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Sheriff in United Kingdom

Sheriff Meaning

Sheriff in Scottish Law

The name for a judge in the sheriff court.

Sheriff and jury Meaning

Sheriff in Scottish Law

Cases heard in the sheriff court by a sheriff and jury.

Meaning of Sheriff

The following is an old definition of Sheriff [1]: An officer who represents the administrative power of a State within one of its counties; an officer who executes the mandates of the courts of record within a county; the chief ministerial officer in a county. Sheriffalty. The office of sheriff. Shrievalty is about obsolete. An officer of great antiquity. In Latin, the,vice- comes, the deputy earl, to whom the custody of the shire was committed at the first division of the kingdom into counties. But the earls, in time, by reason of their high employments and attendance on the king’s per- son, not being able to transact the business of the county, were delivered of that burden, reserving to themselves the honor, while the labor was laid upon the sheriff. So that now the sheriff does all the king’s business in the county; and, though he is still called the vice-comes, he is entirely independent of the earl; the king by his letters-patent committing the care of the county to the.sheriff alone. He was the iiiimediate officer of the king within the shire; received his commission from the king, and directly represented the sovereign power. In this country his fimction has been similar, his relation to the sovereign power the same. He is the chief executive officer of the State in his county. In Missouri his office exists by’provisions of law and of the constitution. He obeys the mandate of the State in executing writs issued to him by the coiu-ts of his own and other counties. He is the State officer whose jurisdiction is ordinarily bounded by his own county. Originally, the office was held by men of large estate, able to support the retinue of followers which the dignity of the office required, and to answer in damages for neglect of duty. Now, a bond with sureties is given as security for the execution of the duties therein named, all of which are chiefly ministerial. In England, in his judicial capacity, he formerly held the sheriff’s tourn or county court, and performed certain other functions. As king’s bailiff, he seized all escheats, forfeitures, waifs, wrecks, estrays, etc. As conservator of the peace in his bailiwick, he represents the sovereign power: has care of the county; may make arrests upon view; may bind to keep the peace; may command the power of the county. In his ministerial capacity, he executes all processes issued from the courts: summons and returns juries; makes arrests upon warrants; and executes judgments and sentences. The office exists in this countiy substantially as de- rived from England,- the details are matters of con- stitutional or statutory regulation. The sheriit is generally elected by the people of the county, tor a term of two or three years. Presiding at inquests is his chief judicial duty; his other du ties are ministerial, and generally performed by deputies. Obedience to all precepts committed to him is the whole of his duty; and hence, if they issue from competent authority, and with legal regularity, and so appear upon their face, he is justified for every action within the scope of his command. His liability varies with the conditions under which he acts. In some matters he stands as an insurer, warranting the practical perfection of his worlf . Thus, he is answerable for the escape of a prisoner in execution; he assumes to know the law, and must not, therefore, commit a legal mistake, and he cannot safely keep property seized in execution. Deputy sheriff. A person selected by a sheriff to assist him in discharging tlie duties of his office. An officer coeval with the sheriff himself. The ap- pointment of deputies arose from the impossibility of the sheriff’s performing all the duties of his office in person. It was very early decided that the deputy could execute any writ directed to the sheriff by the name of his cffice, and not by a particular name. A “deputy sheriff” is a general deputy, with powers as extensive as the sheriff can delegate. An “under sheriff ” may mean a deputy sheriff. A general deputy attends to all the ordinary duties of the office. A special deputy represents the sheriff in some special relation, as, in executing a particular writ. A general deputy executes all processes without special power from the sheriff; in some cases he may delegate authority, in the name of the sheriff, to a special deputy. See Deputy. High sheriff. Imports no more than the word ” sheriff; ” ” high ” is pleonastic.Sheriff’s inquest, or jury. A jury, in number not more than twelve, summoned by a sheriff, to hold an inquest of office or make other inquiry required by local law. See Inquest. Sheriff’s sale. A sale of property by a sheriff or his deputy, in execution of the mandate of legal process. See Sale, Judicial. See also Arrest; Bailiwick; Capere; Corokeb; County; Escape; Exigency; Marshal, 1 (2); Perishable; Return; Service, 6.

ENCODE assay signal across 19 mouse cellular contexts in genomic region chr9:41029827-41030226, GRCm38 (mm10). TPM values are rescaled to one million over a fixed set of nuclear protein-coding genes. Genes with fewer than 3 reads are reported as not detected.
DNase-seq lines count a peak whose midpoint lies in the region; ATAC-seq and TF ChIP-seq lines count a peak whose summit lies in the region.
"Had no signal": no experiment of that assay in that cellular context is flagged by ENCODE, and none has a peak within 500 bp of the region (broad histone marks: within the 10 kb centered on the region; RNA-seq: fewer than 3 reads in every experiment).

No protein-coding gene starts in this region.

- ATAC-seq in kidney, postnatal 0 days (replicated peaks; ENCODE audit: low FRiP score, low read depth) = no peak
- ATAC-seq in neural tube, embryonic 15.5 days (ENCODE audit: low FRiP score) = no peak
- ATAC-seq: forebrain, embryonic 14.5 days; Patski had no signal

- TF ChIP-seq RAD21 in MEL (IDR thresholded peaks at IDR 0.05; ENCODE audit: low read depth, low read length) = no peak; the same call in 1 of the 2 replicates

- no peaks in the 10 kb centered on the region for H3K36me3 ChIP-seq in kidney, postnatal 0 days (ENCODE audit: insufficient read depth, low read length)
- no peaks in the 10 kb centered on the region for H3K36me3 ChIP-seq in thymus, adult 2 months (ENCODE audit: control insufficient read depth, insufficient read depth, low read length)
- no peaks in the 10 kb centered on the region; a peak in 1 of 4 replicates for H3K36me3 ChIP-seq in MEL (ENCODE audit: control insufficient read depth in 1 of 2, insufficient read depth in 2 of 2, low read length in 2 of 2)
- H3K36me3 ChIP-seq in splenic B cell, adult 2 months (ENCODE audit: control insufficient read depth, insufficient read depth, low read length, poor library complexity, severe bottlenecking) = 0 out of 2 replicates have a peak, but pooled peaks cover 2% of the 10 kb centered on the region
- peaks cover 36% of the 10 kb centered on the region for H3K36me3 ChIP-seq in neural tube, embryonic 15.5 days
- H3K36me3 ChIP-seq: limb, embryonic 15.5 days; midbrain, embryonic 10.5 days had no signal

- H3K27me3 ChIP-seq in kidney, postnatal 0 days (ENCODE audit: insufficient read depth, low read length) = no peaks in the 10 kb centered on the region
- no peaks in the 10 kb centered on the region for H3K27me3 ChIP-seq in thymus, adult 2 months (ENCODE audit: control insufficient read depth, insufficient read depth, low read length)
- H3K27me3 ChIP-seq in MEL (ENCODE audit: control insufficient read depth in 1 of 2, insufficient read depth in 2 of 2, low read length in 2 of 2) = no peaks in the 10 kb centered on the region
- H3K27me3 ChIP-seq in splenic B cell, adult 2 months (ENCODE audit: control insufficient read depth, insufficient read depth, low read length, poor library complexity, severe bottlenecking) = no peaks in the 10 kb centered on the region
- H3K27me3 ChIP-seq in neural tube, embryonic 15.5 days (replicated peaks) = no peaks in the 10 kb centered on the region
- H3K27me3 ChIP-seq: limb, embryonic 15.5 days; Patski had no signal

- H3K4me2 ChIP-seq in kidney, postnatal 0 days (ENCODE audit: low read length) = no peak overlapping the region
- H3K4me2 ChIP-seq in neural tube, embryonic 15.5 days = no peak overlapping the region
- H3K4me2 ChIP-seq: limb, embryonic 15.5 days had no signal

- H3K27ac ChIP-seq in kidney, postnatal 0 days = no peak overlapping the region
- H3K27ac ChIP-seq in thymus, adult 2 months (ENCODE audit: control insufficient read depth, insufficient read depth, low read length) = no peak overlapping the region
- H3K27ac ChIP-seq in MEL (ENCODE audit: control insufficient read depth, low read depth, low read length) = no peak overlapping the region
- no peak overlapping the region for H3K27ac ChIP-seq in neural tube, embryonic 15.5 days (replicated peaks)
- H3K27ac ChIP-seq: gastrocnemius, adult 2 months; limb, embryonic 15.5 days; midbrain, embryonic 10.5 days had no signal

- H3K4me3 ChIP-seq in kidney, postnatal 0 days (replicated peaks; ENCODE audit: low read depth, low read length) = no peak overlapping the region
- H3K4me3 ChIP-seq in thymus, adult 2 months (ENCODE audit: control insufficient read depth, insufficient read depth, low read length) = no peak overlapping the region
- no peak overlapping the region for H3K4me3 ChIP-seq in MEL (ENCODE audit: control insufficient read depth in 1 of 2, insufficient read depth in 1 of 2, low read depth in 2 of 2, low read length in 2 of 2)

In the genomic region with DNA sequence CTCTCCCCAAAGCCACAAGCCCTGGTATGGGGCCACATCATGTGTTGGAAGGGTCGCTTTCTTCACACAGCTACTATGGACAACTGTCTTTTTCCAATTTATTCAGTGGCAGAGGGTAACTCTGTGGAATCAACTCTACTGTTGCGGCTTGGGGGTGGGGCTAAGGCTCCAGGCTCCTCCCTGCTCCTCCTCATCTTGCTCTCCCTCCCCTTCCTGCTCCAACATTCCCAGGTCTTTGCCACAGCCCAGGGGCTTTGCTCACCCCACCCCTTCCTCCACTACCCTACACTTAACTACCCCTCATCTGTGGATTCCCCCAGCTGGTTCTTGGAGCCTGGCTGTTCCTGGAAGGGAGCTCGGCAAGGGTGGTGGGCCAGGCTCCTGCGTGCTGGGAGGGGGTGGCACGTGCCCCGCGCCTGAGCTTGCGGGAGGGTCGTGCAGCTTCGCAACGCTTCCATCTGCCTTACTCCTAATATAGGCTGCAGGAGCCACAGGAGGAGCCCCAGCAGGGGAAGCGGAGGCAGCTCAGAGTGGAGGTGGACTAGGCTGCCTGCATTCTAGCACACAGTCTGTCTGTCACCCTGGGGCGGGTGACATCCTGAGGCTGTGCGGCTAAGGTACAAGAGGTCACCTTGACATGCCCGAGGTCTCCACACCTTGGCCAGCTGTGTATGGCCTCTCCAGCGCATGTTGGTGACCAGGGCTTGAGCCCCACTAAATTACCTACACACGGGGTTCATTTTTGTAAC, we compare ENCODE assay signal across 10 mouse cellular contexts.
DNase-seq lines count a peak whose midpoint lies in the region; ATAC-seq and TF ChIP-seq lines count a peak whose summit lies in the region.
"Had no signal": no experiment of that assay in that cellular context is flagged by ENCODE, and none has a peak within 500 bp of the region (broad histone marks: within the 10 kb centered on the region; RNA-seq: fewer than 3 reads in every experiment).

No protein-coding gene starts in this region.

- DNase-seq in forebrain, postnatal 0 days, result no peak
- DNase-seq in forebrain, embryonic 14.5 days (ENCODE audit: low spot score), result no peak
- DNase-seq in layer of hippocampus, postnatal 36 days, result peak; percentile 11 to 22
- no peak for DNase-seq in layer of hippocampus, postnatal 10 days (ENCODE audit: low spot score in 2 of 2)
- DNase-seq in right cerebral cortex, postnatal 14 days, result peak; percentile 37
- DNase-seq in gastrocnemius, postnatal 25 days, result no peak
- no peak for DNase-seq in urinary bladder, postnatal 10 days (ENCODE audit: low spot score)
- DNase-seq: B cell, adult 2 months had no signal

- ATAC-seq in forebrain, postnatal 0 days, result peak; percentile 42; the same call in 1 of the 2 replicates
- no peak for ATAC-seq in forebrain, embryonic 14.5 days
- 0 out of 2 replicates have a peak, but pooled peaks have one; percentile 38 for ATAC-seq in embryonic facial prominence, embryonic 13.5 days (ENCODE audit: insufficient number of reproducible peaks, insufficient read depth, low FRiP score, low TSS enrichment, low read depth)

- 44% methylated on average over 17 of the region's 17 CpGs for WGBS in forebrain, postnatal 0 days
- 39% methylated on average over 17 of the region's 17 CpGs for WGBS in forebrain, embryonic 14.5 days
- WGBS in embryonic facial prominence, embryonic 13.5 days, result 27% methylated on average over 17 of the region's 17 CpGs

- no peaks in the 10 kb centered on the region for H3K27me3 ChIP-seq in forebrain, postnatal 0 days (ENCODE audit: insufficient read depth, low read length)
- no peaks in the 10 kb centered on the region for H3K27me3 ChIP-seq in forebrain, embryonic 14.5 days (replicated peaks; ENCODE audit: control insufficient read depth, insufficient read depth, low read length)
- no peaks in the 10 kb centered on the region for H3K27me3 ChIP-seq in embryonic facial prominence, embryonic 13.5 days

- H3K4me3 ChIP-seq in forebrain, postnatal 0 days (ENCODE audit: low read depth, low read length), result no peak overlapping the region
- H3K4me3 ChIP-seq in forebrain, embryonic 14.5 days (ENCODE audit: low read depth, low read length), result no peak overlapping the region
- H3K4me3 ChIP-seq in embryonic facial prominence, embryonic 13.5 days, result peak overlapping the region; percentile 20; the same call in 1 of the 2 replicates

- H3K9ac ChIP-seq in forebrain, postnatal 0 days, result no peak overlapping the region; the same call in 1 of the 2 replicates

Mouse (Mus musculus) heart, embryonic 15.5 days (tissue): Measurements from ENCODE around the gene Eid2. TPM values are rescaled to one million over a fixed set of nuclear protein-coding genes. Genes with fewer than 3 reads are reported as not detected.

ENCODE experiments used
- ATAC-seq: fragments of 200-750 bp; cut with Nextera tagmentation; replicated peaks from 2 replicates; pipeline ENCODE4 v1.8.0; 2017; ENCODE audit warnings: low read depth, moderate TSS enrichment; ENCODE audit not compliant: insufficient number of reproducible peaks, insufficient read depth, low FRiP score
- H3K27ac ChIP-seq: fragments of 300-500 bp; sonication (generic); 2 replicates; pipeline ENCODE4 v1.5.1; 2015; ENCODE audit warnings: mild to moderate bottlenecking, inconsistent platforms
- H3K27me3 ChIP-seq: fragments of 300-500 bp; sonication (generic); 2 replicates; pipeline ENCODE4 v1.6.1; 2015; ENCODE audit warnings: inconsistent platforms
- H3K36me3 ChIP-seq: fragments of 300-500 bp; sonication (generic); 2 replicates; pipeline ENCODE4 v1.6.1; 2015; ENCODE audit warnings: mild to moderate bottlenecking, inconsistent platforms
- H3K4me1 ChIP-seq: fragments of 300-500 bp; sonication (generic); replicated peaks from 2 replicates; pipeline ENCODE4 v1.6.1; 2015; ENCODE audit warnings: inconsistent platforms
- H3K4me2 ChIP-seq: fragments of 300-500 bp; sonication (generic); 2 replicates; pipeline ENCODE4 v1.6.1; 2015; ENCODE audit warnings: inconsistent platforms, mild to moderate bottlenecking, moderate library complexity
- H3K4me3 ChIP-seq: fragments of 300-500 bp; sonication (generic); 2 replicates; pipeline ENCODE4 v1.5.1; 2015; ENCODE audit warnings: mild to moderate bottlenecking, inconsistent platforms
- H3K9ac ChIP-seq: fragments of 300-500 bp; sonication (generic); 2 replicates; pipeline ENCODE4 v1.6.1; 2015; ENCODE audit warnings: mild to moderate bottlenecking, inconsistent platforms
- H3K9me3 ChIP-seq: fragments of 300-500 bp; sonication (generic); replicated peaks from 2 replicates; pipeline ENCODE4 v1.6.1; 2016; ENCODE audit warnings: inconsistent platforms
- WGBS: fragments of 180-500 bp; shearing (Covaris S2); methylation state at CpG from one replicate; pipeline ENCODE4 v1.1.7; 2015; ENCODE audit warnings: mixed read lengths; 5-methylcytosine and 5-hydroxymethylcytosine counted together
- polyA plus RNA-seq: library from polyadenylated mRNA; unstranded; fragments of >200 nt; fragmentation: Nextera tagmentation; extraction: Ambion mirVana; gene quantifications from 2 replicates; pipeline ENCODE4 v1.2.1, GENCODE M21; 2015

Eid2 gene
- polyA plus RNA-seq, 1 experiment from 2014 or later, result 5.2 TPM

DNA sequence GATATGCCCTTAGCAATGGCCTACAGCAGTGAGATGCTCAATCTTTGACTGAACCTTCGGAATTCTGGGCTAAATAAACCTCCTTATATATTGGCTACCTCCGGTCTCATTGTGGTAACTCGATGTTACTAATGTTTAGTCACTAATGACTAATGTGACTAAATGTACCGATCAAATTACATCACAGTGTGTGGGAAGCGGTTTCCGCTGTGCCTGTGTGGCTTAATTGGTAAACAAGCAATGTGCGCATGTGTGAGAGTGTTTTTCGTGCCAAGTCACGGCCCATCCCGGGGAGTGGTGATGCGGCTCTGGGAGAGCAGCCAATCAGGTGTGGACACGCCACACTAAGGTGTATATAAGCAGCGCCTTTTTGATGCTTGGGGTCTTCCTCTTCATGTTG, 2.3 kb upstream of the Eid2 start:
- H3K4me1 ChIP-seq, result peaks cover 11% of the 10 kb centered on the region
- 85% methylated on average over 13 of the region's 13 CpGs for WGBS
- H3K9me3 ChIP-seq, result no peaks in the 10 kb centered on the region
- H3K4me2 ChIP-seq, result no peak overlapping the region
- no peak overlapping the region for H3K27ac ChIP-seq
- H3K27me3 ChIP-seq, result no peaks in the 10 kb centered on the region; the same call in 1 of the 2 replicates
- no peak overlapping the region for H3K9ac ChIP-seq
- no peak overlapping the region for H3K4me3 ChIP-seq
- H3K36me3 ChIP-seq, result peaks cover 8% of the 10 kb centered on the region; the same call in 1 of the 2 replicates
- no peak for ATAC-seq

Notes and References

  1. Concept of Sheriff provided by the Anderson Dictionary of Law (1889) (Dictionary of Law consisting of Judicial Definitions and Explanations of Words, Phrases and Maxims and an Exposition of the Principles of Law: Comprising a Dictionary and Compendium of American and English Jurisprudence; William C. Anderson; T. H. Flood and Company, Law Publishers, Chicago, United States)

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Schema Summary

  • Article Name: Sheriff
  • Author: MacCallum
  • Description: Sheriff Meaning Sheriff in Scottish Law The name for a judge in the sheriff court. Sheriff and jury Meaning Sheriff in [...]

This entry was last updated: April 26, 2017


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